Wednesday, July 22, 2015

Response to Baldie the Limey's Open Letter to Me: on the Eucharist

Baldie the Limey is a friend I have acquainted myself with over social media. He is Roman Catholic, and is looking at becoming a priest. I am Anglican, and also looking at becoming a priest. He recently published an open letter to me on his blog, asking me about my position concerning the Eucharist.

He's also into anime, which is totes legit. I don't think I've asked him yet, but I wouldn't be surprised if he's a fan of Blue Exorcist.


Now, on to the response...

Just to be clear, I am NOT a Sacramentarian. I do not believe that Christ is only "spiritually" (in the modern sense where "spiritual" means "non-physical") present in the Eucharist.

The bread and wine used in Communion, at the moment of Consecration, become the Body and Blood of our Lord and Saviour, Jesus Christ.

It is really, truly the Body and Blood of Jesus.

It is not a mere memorial.

It is not merely a symbol of the Body and Blood.

I am a cannibal because at Mass I am truly eating the Flesh of my Saviour, Jesus Christ.

I say that because it seemed almost as if you thought I held a Sacramentarian view, although you never do actually claim that of me.

Now that that is cleared up, let us move on to my problems with Rome concerning the subject:

Unfortunately, as much as I love the Council of Trent, it did anathematize almost every position outside of Transubstantiation, including the closest one to my own:

"If any one saith, that, in the sacred and holy sacrament of the Eucharist, the substance of the bread and wine remains conjointly with the body and blood of our Lord Jesus Christ, and denieth that wonderful and singular conversion of the whole substance of the bread into the Body, and of the whole substance of the wine into the Blood-the species Only of the bread and wine remaining-which conversion indeed the Catholic Church most aptly calls Transubstantiation; let him be anathema."
--Council of Trent Session XIII, Canon 2

Now, this one is often called "Consubstantiation", Do I hold to Consubstantiation? No, because I don't commit myself to Aristotelian metaphysics. However, I do hold to the fact that the Consecrated bread and wine are the Body and Blood of Christ every bit as much as they are the bread and wine. Think of the Hypostatic Union: 100% God and 100% man. 100% bread/wine and 100% Body/Blood.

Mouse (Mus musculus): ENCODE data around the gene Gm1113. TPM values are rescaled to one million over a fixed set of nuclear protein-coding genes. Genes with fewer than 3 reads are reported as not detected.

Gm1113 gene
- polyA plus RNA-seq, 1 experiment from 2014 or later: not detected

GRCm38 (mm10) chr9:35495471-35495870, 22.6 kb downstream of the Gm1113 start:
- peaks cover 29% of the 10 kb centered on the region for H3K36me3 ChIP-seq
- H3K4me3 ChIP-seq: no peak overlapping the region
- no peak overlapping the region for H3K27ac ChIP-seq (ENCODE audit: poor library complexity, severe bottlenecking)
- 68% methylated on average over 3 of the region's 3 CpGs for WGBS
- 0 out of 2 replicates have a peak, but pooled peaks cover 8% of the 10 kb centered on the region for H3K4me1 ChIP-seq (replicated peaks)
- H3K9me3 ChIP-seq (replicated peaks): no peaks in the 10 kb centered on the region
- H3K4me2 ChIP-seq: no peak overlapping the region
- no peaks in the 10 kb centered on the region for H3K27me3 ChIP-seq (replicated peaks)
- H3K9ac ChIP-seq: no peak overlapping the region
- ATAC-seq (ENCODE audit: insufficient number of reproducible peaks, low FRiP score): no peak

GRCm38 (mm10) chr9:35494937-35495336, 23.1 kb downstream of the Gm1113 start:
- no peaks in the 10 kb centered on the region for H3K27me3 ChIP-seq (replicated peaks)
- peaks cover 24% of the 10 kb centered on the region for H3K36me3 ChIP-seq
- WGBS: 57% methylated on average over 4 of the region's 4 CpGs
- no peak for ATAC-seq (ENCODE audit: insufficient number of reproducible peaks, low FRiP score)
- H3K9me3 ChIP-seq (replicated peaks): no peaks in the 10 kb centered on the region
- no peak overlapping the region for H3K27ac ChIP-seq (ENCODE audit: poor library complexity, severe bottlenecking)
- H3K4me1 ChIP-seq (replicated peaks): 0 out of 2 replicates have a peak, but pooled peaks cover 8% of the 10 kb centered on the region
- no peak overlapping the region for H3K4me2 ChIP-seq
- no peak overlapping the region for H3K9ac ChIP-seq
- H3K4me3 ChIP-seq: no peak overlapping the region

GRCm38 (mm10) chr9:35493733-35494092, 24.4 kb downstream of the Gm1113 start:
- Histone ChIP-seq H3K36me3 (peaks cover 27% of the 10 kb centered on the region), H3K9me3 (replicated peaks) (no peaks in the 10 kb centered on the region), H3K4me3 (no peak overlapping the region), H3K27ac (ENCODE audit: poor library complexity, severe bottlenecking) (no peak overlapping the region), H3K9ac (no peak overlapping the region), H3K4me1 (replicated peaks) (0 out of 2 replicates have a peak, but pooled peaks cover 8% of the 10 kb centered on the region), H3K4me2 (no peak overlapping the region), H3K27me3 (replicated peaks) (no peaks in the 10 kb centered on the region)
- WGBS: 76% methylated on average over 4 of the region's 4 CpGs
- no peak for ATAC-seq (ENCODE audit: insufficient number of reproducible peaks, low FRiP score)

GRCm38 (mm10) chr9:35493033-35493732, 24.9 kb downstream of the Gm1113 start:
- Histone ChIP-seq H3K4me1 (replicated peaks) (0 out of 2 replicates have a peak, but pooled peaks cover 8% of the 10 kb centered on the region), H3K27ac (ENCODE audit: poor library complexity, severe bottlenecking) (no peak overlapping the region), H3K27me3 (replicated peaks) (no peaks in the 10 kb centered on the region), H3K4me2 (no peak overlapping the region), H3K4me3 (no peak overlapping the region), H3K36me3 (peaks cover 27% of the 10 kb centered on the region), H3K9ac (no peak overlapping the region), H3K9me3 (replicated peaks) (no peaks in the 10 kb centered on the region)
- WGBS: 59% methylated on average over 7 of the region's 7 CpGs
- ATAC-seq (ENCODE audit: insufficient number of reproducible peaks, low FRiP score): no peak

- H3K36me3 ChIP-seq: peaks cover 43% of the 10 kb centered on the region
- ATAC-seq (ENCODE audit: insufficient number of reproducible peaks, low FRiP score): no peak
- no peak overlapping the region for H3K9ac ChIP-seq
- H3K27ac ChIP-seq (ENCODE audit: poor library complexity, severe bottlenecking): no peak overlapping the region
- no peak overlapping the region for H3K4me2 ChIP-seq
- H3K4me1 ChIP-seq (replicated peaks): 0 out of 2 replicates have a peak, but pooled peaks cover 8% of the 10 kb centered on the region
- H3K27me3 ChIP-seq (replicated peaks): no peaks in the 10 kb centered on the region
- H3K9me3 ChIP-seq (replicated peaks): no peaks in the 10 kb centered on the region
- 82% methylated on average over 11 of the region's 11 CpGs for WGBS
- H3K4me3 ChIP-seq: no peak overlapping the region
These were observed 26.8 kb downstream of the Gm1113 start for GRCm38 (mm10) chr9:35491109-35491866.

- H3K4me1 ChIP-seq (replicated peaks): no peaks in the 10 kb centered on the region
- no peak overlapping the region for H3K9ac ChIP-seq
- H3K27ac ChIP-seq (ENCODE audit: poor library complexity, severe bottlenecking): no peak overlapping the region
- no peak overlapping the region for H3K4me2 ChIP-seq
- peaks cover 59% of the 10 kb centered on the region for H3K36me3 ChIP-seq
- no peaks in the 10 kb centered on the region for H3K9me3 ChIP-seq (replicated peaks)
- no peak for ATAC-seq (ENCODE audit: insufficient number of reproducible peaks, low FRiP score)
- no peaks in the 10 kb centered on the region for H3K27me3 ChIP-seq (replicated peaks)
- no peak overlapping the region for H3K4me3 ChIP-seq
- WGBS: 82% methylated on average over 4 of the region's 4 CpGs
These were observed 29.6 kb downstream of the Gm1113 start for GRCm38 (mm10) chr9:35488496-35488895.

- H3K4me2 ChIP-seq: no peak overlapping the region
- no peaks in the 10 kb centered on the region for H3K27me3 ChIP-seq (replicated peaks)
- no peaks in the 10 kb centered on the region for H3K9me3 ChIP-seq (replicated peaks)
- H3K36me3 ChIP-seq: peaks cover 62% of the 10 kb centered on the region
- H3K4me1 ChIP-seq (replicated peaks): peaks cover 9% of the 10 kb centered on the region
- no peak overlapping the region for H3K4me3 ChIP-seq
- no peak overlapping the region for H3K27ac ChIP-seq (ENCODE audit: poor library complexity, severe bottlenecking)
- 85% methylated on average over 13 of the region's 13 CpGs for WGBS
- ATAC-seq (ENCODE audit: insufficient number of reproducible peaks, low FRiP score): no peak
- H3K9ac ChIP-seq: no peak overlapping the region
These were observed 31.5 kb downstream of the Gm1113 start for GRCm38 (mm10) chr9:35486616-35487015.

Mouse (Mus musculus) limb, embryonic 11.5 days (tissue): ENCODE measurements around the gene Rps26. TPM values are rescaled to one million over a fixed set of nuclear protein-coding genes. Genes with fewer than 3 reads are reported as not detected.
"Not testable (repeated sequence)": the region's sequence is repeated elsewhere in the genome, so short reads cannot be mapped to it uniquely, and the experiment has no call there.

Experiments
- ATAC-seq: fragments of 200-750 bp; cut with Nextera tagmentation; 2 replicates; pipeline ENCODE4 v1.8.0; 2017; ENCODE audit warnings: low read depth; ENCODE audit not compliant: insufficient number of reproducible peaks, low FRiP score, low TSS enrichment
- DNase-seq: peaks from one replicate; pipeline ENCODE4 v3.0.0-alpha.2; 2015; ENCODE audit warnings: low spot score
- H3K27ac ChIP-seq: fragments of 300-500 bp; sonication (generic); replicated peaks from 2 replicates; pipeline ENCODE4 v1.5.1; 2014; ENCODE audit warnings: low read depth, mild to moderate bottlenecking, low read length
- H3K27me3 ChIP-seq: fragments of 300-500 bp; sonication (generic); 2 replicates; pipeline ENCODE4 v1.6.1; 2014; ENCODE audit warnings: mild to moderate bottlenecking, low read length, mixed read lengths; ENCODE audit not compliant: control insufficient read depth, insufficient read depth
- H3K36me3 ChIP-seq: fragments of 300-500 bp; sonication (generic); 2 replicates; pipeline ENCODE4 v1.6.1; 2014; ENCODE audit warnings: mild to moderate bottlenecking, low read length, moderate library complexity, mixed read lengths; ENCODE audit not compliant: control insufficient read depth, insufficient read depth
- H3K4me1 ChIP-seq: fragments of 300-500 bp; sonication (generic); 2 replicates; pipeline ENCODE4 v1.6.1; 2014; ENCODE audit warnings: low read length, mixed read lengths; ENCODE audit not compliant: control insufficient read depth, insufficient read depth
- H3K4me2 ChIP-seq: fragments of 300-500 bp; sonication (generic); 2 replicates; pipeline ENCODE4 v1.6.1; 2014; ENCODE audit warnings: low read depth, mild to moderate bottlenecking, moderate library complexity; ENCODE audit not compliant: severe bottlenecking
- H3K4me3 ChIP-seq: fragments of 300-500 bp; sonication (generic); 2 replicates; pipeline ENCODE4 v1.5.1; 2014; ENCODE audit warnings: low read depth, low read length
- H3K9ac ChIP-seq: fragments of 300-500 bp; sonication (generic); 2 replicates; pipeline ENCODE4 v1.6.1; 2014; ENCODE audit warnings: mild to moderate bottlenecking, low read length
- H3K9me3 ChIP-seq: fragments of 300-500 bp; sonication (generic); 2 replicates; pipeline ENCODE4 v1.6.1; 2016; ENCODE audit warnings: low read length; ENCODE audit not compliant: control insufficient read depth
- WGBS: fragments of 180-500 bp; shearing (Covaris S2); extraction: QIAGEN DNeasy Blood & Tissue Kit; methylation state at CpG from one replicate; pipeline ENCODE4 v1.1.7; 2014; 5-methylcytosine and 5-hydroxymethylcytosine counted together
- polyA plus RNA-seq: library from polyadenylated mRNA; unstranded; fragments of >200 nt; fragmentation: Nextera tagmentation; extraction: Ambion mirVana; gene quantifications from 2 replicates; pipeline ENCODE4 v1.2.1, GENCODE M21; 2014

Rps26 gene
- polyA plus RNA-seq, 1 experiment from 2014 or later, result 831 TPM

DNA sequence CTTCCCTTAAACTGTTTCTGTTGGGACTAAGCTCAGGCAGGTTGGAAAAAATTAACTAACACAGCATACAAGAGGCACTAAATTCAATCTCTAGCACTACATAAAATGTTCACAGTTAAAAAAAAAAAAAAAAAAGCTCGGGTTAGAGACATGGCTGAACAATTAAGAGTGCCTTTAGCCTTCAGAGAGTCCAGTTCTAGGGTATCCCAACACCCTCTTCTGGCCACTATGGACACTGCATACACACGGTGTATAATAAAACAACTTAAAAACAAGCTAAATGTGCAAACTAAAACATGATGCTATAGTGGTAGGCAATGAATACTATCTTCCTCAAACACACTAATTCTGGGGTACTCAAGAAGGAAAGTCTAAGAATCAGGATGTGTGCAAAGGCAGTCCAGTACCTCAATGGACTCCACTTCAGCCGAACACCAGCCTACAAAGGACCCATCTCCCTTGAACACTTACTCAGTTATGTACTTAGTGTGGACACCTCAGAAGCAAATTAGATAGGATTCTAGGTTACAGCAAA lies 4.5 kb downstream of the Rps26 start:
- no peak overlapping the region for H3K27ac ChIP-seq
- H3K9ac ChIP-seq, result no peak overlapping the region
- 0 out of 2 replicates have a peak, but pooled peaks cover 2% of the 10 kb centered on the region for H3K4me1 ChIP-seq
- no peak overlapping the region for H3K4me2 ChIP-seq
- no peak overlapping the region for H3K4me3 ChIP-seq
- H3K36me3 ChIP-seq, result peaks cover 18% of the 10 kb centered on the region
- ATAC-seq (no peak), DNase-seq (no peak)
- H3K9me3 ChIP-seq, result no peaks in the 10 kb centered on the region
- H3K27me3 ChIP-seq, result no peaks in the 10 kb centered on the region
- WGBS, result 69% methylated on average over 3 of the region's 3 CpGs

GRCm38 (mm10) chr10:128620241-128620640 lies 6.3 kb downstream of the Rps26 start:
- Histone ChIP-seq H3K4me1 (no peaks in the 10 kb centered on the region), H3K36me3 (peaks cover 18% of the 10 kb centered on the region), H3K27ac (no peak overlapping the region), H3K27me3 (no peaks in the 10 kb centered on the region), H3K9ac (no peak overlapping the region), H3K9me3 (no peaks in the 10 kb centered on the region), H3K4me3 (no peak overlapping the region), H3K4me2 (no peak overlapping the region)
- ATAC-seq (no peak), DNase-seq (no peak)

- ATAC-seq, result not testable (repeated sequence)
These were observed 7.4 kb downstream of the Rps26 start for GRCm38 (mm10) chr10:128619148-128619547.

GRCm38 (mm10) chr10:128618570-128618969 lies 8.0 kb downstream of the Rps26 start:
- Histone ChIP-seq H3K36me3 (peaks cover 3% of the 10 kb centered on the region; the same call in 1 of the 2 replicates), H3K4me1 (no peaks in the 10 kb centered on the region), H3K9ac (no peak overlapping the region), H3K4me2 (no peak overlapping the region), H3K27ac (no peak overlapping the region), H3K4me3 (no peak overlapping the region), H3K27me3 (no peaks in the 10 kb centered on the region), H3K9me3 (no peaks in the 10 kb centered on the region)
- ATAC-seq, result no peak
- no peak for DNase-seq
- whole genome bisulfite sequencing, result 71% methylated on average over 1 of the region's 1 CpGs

I wonder: am I anathematized for not holding to Aristotelian metaphysics, according to Trent?

Am I anathematized for not holding to Transubstantiation, according to Trent?

Now, as I understand it, according to Aristotelian metaphysics, the accidents of an object are not the object itself; only the substance of an object is (please correct me if I am wrong, Baldie). If the Consecrated Bread and Wine are only in accidents still such, how does this not commit the heresy of Monophysitism?

If I held to Aristotelian metaphysics, I would likely be a proponent of Consubstantiation. Not being committed to it, I am an advocate of merely Real Presence. It is truly both Body and Blood and bread and wine. One of my favorite Anglicans, both a priest and a poet, once said:

"He was the Word that spake it:
He took the bread and break it;
And what that Word did make it,
I do believe and take it."
--John Donne

Another problem I have is that Trent is not an Ecumenical Council. How could it be, when the Eastern Orthodox and Oriental Orthodox, as well as the Anglican Communion, did not weigh in on the matter? At the very most, we've only had seven Ecumenical Councils (all Ecumenical Councils pre-1054 Schism), but more realistically, we do need to understand that the Schism with the Oriental Orthodox needs to be reconciled as well. But let's just focus on the Great Schism for now at least.

Can an Ecumenical Council be had without the whole Church?

Does Rome decide if a Church Council is ecumenical?

Is Rome the decider of who is in and not in the One Holy Catholic and Apostolic Church?

If Rome considers these branches to be without valid Apostolic Succession, why? Hopefully, Rome does not commit the Donatist heresy in its reasoning.

Either way, I think we can both agree with this quote from the Archbishop of Canterbury, Richard Hooker, on the subject of the Eucharist:

"This bread hath in it more than the substance which our eyes behold, this cup hallowed with solemn benediction availeth to the endless life and welfare both of soul and body; in that it serveth as well for a medicine to heal our infirmities and purge our sins, as for a sacrifice of thanksgiving; with touching it sanctifieth, it enlighteneth with belief, it truly conformeth us into the image of Jesus Christ. What these elements are in themselves it skilleth not; it is enough, that to me which take them they are the Body and Blood of Christ; His promise in witness hereof sufficeth; His Word He knoweth which way to accomplish; why should any cogitation possess the mind of a faithful communicant but this, 'O my God, Thou art true; O my soul, thou art happy!'".

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